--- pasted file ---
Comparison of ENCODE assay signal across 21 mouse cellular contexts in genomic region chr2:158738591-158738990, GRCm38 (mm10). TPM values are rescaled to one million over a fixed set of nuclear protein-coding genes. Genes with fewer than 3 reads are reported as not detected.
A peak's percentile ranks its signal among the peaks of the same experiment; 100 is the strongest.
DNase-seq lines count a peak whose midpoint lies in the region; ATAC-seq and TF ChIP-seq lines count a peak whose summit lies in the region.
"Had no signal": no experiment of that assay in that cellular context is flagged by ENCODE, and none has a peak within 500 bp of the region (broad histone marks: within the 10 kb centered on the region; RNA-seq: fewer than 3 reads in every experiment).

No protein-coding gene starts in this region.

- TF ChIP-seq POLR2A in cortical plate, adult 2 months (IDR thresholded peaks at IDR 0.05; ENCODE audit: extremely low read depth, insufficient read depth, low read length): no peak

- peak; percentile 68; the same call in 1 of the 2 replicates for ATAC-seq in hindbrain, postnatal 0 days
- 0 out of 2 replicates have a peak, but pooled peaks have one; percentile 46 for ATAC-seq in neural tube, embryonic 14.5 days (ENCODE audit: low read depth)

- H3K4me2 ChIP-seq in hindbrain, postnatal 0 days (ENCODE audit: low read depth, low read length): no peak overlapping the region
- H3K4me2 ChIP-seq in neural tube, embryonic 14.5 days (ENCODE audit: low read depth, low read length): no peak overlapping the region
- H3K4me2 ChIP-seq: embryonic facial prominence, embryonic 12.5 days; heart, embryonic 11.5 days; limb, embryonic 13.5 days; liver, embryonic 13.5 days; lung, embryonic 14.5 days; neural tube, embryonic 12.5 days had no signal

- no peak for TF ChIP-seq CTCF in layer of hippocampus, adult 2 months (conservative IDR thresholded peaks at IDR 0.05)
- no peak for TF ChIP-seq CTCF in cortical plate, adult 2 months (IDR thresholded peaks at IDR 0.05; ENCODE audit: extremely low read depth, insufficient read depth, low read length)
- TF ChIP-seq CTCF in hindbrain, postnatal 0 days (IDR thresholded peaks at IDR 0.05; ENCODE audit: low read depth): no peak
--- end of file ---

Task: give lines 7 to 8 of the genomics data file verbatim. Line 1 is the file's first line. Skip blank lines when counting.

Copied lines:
- peak; percentile 68; the same call in 1 of the 2 replicates for ATAC-seq in hindbrain, postnatal 0 days
- 0 out of 2 replicates have a peak, but pooled peaks have one; percentile 46 for ATAC-seq in neural tube, embryonic 14.5 days (ENCODE audit: low read depth)